Conciliation avenue of choice
More than 1 000 cases of disputes were received by the labour ministry in the first quarter of this financial year.
19 August 2019 | Ministries
This is evident by the fact that 76% of the labour cases referred and resolved during the first quarter of this year were resolved through conciliation, compared to the 24% which were arbitrated.
This is according a report released last week by the labour ministry presenting different activities undertaken by the ministry during the first quarter of the 2019/20 financial year.
According to the report, altogether 1 004 referrals of labour dispute cases were received during the reporting period of which 775 cases were processed, while 229 were rejected and/or referred back for remedial actions.
A total number of 1 207 cases were handled during the period under review, and 686 cases (57%) were resolved successfully.
“This includes cases that were carried over from the previous quarter. Of these cases, 518 (76%) were resolved through conciliation while 168 (24%) were resolved through arbitration. About 523 (43%) cases were pending during the reporting period. Conciliation remains the preferred method of resolving disputes as opposed to arbitration,” says the report.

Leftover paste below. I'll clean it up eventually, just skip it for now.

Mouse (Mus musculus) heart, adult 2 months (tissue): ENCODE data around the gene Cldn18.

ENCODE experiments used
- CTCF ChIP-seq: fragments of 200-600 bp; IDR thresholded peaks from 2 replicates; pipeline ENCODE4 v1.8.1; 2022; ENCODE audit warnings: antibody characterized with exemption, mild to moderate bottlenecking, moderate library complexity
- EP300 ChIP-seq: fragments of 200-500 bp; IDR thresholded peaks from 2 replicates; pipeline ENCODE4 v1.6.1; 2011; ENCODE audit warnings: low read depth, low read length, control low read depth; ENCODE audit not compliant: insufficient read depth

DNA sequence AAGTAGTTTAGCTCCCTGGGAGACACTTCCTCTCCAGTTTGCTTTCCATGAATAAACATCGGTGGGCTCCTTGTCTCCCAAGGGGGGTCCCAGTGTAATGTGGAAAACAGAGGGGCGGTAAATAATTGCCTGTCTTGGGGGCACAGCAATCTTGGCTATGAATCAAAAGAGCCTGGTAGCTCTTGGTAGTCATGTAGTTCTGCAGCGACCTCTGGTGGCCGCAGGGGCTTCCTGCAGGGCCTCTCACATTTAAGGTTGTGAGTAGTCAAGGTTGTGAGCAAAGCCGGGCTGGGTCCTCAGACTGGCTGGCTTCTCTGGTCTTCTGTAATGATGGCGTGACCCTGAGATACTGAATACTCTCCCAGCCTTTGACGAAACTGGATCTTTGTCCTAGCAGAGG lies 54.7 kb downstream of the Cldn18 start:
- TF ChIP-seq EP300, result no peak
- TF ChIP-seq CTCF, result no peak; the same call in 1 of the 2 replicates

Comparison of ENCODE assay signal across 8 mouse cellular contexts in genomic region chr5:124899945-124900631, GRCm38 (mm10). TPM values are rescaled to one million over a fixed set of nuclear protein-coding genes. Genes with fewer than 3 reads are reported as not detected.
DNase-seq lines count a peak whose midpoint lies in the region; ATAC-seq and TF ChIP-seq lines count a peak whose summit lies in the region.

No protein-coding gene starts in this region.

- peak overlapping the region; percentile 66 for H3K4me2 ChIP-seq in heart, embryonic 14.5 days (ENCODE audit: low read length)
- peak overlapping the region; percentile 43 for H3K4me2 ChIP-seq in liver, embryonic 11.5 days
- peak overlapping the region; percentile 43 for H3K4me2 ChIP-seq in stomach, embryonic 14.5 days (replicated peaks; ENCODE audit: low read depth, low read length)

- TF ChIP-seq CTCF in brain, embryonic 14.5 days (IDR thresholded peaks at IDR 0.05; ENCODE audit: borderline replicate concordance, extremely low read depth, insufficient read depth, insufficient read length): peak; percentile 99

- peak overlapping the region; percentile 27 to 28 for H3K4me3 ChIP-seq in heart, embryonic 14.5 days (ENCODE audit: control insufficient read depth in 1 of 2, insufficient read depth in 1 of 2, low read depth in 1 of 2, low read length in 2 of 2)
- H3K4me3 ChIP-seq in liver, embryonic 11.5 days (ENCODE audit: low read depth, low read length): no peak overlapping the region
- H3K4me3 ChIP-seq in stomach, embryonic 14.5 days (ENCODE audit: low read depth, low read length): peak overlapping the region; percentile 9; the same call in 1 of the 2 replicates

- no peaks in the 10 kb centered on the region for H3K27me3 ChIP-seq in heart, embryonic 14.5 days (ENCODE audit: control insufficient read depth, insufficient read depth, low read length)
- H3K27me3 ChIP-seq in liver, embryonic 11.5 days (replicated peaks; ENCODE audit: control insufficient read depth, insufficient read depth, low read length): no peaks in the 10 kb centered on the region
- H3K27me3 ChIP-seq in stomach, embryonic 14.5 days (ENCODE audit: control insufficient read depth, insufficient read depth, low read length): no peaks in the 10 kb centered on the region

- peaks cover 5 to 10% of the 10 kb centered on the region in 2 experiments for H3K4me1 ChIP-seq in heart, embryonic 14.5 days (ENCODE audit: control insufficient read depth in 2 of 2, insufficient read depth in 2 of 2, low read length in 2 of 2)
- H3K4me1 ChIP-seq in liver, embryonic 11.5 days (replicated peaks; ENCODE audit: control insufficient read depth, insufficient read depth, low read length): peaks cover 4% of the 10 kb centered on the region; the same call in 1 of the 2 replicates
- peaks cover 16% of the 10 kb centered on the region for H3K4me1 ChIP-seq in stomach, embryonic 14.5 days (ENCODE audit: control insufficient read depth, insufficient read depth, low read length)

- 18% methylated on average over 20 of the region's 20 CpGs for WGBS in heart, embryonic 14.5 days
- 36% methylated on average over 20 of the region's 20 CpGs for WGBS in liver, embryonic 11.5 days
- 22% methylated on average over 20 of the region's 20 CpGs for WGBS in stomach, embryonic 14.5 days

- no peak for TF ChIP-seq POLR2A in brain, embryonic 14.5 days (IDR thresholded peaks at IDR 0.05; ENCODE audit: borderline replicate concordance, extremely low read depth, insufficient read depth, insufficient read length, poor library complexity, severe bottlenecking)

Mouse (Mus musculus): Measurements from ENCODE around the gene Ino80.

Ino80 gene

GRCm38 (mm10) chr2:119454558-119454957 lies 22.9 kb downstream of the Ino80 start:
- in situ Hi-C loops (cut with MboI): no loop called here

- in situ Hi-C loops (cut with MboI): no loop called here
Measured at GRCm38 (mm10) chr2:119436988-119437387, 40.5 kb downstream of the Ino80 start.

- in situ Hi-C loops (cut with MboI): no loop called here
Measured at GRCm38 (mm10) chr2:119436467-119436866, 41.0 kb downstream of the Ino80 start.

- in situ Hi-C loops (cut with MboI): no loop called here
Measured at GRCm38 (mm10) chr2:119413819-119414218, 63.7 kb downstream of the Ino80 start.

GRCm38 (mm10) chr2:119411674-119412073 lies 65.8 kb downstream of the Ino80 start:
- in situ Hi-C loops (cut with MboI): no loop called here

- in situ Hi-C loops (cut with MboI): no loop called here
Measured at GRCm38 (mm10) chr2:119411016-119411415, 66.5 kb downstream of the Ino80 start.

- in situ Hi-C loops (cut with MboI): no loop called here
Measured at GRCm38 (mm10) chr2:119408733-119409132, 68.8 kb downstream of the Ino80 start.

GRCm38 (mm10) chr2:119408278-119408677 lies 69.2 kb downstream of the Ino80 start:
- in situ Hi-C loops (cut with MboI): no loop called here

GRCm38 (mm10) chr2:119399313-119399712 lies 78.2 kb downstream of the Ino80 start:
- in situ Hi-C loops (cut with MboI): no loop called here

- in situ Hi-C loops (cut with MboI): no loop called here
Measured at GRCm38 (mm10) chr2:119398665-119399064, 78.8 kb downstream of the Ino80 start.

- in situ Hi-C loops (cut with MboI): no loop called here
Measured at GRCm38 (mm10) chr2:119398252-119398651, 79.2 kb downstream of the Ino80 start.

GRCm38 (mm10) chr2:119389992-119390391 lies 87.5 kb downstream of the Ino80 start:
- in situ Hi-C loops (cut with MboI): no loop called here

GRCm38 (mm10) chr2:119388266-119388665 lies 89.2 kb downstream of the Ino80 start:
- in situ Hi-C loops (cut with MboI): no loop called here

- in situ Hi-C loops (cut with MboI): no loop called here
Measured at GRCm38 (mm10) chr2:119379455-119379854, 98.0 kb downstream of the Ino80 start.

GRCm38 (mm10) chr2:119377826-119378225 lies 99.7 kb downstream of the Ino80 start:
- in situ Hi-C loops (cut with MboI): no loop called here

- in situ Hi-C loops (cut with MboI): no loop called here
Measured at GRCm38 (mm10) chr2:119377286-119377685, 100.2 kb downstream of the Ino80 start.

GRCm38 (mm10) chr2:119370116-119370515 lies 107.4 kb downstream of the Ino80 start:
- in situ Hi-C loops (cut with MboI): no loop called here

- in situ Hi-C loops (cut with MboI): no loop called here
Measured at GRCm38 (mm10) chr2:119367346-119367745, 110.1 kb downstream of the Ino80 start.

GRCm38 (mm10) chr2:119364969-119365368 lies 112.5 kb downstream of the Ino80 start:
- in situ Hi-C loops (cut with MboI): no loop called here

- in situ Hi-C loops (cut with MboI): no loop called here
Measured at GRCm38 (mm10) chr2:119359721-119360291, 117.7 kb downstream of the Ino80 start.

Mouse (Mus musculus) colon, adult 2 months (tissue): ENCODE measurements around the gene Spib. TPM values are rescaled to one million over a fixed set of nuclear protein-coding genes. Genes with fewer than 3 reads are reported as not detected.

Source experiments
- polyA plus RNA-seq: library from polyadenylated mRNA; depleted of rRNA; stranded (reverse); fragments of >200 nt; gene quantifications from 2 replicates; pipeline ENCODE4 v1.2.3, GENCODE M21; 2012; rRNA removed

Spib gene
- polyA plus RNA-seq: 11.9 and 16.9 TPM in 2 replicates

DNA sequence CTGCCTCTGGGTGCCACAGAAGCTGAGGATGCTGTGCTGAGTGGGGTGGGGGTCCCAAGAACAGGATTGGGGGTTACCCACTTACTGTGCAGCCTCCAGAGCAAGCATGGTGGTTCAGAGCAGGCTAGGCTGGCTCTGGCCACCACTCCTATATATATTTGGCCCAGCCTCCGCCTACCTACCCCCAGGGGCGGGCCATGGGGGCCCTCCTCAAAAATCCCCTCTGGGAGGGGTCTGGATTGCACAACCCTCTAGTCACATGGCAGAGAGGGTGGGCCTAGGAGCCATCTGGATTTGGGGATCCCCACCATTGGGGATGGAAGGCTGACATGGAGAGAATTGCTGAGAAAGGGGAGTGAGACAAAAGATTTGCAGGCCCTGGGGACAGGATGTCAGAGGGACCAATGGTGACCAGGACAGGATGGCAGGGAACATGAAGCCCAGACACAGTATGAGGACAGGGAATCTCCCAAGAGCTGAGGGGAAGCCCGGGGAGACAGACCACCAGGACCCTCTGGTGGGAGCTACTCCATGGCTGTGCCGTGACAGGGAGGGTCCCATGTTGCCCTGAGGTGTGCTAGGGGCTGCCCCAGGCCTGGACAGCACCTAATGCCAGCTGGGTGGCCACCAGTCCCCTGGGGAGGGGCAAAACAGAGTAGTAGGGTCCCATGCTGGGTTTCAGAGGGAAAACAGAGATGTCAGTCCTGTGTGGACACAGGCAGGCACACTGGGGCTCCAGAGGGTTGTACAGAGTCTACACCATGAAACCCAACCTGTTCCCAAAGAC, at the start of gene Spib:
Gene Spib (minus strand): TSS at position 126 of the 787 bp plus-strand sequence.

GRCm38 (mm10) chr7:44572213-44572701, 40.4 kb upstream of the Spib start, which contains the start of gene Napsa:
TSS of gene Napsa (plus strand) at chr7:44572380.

A number of 523 cases were recorded as pending during the reporting period due to various reasons ranging from on-going negotiations between the parties, postponements, or cases that are scheduled to be heard for the first time.
This figure also includes cases which have been arbitrated (evidence already adduced), but the awards were not yet issued, the ministry said.
There have been a relative number of awards that were delivered late to the parties during the period under review.
“Section 86 of the Labour Act requires that arbitration awards must be issued within 30 days from the date of conclusion of proceedings. This legal duty of arbitrators needs to be tightly managed and enforced to ensure the issuance of the awards timeously,” says the report.
The report adds that cases of late issuance of awards ought to be limited to those circumstances beyond the arbitrator's control, such as when an arbitrator gets sick, has a death in the family, or is on statutory leave.
Furthermore a total number of 16 appeals and four reviews were lodged with the Labour Court and the outcomes were still pending during this period.
One legal strike by Metal and Allied Namibian Workers Union (Manwu) at Furnmat and HomeCorp, and three peaceful demonstrations by the National Institution of Pathology (NIP), National Theatre of Namibia (NTN) and Namibia Standard Institution (NSI) were also observed during the period under review.